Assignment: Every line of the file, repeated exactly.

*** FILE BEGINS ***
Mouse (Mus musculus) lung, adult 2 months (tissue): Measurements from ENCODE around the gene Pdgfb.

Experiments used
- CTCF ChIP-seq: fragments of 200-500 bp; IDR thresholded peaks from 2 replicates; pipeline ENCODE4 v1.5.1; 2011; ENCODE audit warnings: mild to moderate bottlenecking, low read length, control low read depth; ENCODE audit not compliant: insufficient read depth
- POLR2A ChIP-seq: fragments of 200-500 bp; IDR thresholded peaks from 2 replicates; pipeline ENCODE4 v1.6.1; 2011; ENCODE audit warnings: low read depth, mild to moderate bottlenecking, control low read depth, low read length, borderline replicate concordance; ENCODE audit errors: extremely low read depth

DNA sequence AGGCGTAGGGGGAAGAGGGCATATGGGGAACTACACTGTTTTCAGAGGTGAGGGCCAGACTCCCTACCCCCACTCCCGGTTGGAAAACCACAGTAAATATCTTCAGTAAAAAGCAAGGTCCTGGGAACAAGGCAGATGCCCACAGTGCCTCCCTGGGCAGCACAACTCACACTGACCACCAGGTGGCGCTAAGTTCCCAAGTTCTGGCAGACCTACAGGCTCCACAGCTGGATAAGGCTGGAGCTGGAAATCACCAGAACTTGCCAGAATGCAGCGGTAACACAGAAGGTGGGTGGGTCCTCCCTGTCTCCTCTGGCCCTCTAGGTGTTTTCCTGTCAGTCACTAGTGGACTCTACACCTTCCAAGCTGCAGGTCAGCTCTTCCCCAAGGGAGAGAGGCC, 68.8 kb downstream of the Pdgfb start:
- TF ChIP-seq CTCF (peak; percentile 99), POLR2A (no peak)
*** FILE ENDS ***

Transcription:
Mouse (Mus musculus) lung, adult 2 months (tissue): Measurements from ENCODE around the gene Pdgfb.

Experiments used
- CTCF ChIP-seq: fragments of 200-500 bp; IDR thresholded peaks from 2 replicates; pipeline ENCODE4 v1.5.1; 2011; ENCODE audit warnings: mild to moderate bottlenecking, low read length, control low read depth; ENCODE audit not compliant: insufficient read depth
- POLR2A ChIP-seq: fragments of 200-500 bp; IDR thresholded peaks from 2 replicates; pipeline ENCODE4 v1.6.1; 2011; ENCODE audit warnings: low read depth, mild to moderate bottlenecking, control low read depth, low read length, borderline replicate concordance; ENCODE audit errors: extremely low read depth

DNA sequence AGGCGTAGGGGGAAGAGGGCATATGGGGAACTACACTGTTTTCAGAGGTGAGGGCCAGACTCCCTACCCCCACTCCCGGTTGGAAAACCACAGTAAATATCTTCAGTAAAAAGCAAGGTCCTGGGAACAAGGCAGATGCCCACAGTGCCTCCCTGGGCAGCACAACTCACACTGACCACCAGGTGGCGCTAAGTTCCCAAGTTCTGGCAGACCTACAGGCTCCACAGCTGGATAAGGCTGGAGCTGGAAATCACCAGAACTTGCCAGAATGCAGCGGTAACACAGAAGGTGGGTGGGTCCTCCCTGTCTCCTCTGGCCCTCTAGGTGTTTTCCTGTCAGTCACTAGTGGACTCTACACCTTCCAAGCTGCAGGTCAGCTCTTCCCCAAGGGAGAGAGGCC, 68.8 kb downstream of the Pdgfb start:
- TF ChIP-seq CTCF (peak; percentile 99), POLR2A (no peak)